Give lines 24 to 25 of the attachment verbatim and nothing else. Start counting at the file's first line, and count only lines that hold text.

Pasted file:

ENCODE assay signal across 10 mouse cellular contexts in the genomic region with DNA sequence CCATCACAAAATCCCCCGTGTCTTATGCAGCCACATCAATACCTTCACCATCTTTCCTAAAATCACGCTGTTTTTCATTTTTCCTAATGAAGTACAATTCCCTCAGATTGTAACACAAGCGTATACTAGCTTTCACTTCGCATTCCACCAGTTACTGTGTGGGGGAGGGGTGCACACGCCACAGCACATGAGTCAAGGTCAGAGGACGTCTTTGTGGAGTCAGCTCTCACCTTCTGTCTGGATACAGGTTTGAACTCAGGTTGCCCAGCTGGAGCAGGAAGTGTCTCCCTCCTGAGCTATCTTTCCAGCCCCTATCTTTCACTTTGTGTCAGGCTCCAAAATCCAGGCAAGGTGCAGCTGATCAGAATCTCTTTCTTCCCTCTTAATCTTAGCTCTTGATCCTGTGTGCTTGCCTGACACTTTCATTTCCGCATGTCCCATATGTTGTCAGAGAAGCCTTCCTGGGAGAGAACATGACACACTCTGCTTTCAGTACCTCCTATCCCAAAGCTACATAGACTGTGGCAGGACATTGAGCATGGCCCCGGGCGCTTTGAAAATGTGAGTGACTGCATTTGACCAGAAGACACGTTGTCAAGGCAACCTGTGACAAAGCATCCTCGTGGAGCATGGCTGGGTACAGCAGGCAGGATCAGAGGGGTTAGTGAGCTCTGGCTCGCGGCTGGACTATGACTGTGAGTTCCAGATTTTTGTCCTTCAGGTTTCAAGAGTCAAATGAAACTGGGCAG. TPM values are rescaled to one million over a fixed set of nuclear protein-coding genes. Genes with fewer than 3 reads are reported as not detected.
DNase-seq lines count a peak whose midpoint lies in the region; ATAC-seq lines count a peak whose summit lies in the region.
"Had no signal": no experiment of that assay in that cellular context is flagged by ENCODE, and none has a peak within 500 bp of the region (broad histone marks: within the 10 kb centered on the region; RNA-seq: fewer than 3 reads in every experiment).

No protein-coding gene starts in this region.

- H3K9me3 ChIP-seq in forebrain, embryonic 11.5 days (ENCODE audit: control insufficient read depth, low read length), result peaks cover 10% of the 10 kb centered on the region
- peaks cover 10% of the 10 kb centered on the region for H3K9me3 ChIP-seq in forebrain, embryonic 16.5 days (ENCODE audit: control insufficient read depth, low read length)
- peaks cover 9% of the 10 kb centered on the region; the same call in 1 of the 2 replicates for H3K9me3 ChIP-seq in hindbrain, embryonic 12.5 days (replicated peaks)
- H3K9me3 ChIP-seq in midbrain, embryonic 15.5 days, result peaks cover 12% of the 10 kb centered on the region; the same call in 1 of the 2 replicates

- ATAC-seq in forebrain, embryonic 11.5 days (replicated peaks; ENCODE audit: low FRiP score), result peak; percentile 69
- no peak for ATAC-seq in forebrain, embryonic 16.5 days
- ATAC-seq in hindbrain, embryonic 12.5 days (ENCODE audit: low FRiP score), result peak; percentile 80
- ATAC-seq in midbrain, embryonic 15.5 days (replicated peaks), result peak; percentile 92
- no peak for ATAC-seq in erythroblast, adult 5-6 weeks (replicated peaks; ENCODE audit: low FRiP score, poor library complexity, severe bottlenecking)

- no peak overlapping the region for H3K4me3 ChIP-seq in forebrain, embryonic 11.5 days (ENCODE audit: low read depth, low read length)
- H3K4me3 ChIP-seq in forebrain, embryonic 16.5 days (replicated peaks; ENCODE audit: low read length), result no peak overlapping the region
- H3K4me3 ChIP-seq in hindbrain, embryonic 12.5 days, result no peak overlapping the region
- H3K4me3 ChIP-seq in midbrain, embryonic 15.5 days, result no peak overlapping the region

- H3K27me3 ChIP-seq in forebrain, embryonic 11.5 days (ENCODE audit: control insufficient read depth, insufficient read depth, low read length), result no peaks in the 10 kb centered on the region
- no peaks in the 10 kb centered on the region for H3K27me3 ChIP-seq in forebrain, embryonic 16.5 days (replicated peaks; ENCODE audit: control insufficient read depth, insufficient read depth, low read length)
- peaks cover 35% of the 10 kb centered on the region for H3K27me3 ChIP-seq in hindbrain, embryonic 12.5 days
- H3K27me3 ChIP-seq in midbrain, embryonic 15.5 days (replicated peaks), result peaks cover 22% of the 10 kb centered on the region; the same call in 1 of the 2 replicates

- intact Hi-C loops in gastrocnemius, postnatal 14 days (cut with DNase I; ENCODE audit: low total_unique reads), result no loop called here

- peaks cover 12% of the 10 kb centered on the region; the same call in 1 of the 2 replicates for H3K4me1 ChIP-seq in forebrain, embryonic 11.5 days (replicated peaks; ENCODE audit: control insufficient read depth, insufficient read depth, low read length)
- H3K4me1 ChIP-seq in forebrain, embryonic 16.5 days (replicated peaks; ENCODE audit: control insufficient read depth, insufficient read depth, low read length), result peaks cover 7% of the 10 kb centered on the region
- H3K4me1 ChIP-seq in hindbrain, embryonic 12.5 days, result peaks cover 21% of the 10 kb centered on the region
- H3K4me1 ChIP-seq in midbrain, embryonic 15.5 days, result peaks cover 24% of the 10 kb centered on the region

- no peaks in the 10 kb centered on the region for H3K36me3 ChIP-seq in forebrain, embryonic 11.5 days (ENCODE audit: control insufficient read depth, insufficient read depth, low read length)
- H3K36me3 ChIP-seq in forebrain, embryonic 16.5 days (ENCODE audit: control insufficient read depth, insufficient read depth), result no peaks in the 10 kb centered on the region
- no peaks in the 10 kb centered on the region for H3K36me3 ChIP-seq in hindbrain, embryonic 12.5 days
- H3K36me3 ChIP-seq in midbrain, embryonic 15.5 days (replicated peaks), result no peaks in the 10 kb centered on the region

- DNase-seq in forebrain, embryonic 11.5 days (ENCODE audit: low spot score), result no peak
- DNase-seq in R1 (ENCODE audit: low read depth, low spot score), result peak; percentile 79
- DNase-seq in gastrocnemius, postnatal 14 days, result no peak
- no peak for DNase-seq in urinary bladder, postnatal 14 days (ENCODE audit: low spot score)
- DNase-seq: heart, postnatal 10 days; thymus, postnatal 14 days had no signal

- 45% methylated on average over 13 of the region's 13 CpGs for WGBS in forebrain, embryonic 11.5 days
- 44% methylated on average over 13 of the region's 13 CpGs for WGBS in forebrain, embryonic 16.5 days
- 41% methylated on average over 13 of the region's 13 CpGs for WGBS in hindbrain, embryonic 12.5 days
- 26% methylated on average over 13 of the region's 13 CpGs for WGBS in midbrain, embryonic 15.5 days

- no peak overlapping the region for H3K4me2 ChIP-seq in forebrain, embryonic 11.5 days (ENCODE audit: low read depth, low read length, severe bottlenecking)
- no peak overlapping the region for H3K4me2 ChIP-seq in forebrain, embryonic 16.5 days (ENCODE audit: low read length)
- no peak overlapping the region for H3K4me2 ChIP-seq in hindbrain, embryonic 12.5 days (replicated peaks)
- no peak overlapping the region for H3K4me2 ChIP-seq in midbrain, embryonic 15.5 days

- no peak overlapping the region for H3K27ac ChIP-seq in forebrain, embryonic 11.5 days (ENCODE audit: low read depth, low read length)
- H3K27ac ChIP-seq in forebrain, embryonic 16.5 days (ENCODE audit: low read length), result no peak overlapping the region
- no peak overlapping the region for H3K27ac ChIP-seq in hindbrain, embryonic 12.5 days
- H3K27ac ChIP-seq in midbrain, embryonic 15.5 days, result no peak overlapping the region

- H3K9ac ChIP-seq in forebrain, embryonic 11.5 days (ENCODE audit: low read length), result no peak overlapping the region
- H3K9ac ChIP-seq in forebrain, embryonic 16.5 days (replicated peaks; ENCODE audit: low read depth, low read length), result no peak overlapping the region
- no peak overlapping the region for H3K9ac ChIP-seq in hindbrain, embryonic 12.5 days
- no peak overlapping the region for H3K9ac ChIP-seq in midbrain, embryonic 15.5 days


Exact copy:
- H3K4me1 ChIP-seq in forebrain, embryonic 16.5 days (replicated peaks; ENCODE audit: control insufficient read depth, insufficient read depth, low read length), result peaks cover 7% of the 10 kb centered on the region
- H3K4me1 ChIP-seq in hindbrain, embryonic 12.5 days, result peaks cover 21% of the 10 kb centered on the region